740.00119 E.W./9–644: Telegram

The Ambassador in the Soviet Union ( Harriman ) to the Secretary of State

3346. Clark Kerr and I met tonight with the entire Soviet delegation to negotiate peace with Finland. They included Molotov, Dekanosov,75 Litvinov,76 Voroshilov,77 the Admiral [Commander?] of the Baltic Fleet78 and a Colonel General.79 The Soviet draft terms were read. As Clark Kerr is cabling them to London and Washington he agreed to ask the British Embassy in Washington to transmit them to the Department. Other than the reduction of the indemnity demanded as reported in my 3342, September 6, 3 p.m. there was only one surprise: the lease on Hango is to be relinquished but a 50 year lease of an area for a new naval base is to be substituted. This is to be the Porkkala-Udd Peninsula and adjacent islands lying between Hango and Helsinki directly opposite Tallinn. Marshal Voroshilov stated that the Soviet Government intended to have a base on both sides of the Finnish Gulf at this point which would give them control of the approaches to Leningrad. He explained that the lease of this peninsula would be less objectionable to the Finns than Hango as it did not include a commercial port.

The Petsamo area80 which is to be “returned to the Soviet Union” has a maximum depth from the sea of about 125 miles. This brings the Soviet frontier to Norway from the Arctic Ocean down to the southernmost point of the Norwegian frontier in this area. The line then runs [Page 619] roughly south by south southeast until it hits the former Soviet border at about the sixty-eighth parallel. Finland is to cede this territory with its industries free of all claims and is to undertake to compensate foreign interests for the loss of their properties.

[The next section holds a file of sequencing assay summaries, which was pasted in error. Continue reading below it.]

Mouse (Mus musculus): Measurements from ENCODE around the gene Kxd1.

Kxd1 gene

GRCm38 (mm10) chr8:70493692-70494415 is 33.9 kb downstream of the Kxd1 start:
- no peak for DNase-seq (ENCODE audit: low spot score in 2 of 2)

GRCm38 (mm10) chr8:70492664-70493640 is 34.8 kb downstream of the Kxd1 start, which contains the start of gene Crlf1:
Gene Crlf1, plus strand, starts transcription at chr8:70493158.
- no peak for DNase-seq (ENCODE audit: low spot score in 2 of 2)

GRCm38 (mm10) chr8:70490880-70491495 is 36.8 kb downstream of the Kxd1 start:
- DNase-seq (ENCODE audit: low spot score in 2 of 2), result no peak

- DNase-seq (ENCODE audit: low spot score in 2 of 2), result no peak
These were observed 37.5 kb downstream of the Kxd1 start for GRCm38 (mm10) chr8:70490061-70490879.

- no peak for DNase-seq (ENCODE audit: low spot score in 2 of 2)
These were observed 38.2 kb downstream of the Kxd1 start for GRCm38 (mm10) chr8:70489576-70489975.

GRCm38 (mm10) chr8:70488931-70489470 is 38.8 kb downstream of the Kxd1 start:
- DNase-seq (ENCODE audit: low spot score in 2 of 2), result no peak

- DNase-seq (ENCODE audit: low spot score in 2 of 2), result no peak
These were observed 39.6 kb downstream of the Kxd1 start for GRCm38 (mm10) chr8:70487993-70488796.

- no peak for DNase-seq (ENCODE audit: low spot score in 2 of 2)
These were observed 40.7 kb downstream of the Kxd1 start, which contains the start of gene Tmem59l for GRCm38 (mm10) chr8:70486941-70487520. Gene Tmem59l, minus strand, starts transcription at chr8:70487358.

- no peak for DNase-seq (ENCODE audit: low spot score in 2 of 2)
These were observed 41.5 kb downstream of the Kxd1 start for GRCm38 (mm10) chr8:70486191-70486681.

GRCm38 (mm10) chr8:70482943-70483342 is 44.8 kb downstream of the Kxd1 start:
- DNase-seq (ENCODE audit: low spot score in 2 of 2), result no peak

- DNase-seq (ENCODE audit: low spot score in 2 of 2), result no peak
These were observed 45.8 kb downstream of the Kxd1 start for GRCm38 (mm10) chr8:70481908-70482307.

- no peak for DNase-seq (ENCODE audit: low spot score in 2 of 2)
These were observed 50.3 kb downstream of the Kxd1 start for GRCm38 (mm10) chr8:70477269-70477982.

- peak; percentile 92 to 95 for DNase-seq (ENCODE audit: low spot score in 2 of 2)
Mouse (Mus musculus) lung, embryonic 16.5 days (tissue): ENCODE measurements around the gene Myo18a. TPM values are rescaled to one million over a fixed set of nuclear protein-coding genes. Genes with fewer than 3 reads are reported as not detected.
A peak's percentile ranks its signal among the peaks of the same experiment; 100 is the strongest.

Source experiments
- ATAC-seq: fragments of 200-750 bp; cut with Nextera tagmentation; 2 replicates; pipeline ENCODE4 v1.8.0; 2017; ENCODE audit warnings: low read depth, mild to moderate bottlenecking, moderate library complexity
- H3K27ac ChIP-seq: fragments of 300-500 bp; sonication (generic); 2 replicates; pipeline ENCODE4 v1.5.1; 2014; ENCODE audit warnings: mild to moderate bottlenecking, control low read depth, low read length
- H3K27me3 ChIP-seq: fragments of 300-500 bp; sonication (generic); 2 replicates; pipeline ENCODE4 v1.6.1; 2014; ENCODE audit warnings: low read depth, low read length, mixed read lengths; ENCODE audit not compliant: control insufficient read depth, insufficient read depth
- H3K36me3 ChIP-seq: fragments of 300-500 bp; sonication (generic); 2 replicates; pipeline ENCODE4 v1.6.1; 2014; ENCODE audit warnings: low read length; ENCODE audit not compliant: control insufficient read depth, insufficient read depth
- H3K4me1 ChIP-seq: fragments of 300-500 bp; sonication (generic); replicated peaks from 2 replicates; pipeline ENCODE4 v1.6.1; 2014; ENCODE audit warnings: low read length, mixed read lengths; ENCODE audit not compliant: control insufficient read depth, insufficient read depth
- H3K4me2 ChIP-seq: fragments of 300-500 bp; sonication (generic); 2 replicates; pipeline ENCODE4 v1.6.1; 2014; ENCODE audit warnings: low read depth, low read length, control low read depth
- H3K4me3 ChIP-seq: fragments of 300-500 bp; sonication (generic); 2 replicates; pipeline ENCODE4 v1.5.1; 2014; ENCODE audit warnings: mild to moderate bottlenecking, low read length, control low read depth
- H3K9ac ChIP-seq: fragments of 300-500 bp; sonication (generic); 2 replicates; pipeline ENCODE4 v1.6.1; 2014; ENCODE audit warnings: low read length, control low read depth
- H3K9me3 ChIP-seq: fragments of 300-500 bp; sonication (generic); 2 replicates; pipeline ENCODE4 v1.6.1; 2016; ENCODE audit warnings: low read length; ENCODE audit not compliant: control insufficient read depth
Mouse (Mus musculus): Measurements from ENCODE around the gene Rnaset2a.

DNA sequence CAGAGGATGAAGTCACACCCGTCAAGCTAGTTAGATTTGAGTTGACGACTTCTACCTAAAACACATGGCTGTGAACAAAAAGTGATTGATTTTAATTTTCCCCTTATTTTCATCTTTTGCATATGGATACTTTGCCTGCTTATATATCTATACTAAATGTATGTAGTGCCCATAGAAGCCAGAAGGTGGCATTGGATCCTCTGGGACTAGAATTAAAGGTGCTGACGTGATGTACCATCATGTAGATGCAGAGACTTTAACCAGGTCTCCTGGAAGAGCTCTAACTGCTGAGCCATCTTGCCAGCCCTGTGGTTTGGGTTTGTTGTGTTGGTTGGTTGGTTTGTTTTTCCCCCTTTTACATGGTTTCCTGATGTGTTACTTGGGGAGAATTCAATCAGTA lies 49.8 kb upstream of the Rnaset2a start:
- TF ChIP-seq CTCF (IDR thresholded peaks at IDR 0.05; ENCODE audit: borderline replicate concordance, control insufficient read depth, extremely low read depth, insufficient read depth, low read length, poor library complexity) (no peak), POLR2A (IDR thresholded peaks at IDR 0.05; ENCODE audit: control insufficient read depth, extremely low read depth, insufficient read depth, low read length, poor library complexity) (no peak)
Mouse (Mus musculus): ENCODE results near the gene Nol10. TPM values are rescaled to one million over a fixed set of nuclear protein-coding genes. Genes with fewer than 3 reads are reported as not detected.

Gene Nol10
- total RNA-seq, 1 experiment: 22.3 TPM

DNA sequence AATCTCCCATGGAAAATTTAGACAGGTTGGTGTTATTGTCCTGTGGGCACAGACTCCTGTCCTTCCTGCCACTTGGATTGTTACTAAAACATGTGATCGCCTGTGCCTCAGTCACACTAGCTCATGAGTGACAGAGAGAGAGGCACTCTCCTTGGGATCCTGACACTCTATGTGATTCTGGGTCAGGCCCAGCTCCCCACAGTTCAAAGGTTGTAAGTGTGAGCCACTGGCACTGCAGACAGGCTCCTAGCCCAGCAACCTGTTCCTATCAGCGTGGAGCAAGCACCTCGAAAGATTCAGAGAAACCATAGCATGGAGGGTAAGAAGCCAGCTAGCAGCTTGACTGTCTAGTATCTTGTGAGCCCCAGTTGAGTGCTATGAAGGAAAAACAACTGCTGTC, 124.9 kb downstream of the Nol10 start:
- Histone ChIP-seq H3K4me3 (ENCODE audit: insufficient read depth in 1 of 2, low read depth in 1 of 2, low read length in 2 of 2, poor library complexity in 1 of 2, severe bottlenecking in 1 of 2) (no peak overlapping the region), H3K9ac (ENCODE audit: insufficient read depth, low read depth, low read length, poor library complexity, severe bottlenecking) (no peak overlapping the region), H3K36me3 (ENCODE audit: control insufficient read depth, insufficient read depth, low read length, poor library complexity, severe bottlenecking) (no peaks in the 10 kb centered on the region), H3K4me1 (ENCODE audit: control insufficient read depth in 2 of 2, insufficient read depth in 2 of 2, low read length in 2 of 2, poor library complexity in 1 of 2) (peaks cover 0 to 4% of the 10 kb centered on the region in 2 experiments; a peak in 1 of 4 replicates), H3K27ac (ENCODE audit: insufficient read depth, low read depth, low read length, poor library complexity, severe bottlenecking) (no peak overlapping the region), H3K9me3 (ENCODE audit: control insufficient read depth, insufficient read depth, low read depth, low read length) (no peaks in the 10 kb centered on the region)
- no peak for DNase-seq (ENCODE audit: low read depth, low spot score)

The other terms follow closely the proposed Rumanian armistice although the document is defined as a peace treaty. The Allied Control Commission will operate until cessation of the war against Germany.

Molotov raised no objection to the British Ambassador’s proposal that he arrange with the Finnish delegation for a break of all relations with Japan.

In response to my question Molotov said that it was not the intention to exchange diplomatic representatives until the termination of the war against Germany and I inferred from this that political representatives of other governments of the United Nations would not be welcome, although the establishment of consulates would, I assume, be permitted.

The Finnish delegation which is expected to arrive tomorrow (Thursday) consists of Premier Hackzell, Minister of War Walden,81 Chief of Staff Hendricks,82 Lieutenant General Enkel,83 Colonel Paasonen, in addition to a group of experts.

As discussions with them are expected to start promptly, any comments, even preliminary, on the Soviet proposal which the Department wishes me to make should be transmitted without delay. I am particularly anxious to know the Department’s attitude regarding American political or military representation in Finland84 and its attitude toward the Soviet proposal to have the Finns compensate American interests for the loss of their interests in the Petsamo area. I ask also instructions whether or not you wish me to attend the negotiations with the Finns as an observer.

  1. Vladimir Georgiyevich Dekanozov, Assistant Peopled Commissar for Foreign Affairs of the Soviet Union.
  2. Maxim Maximovich Litvinov, Assistant People’s Commissar for Foreign Affairs of the Soviet Union.
  3. Kliment Yefremovich Voroshilov, Marshal of the Soviet Union; member of the Politburo, Central Committee of the All-Union Communist Party; and member (until November 1944) of the Supreme State Defense Committee of the Soviet Union.
  4. Adm. Vladimir Filippovich Tributs; replaced by Rear Adm. A. P. Alesandrov about September 15.
  5. Col. Gen. Sergey Matveyevich Shtemenko, a Red Army staff officer.
  6. Given “for perpetuity” by Soviet Russia to Finland by article 4 of the Treaty of Dorpat (Tartu) of October 14, 1920, between Finland and the Russian Socialist Federative Soviet Republic; for text of treaty, see League of Nations Treaty Series, vol. iii, p. 5.
  7. Karl R. Walden, Minister of Defense.
  8. Gen. A. Erik Heinrichs.
  9. Lt. Gen. Oscar Enckell.
  10. See pp. 624 ff.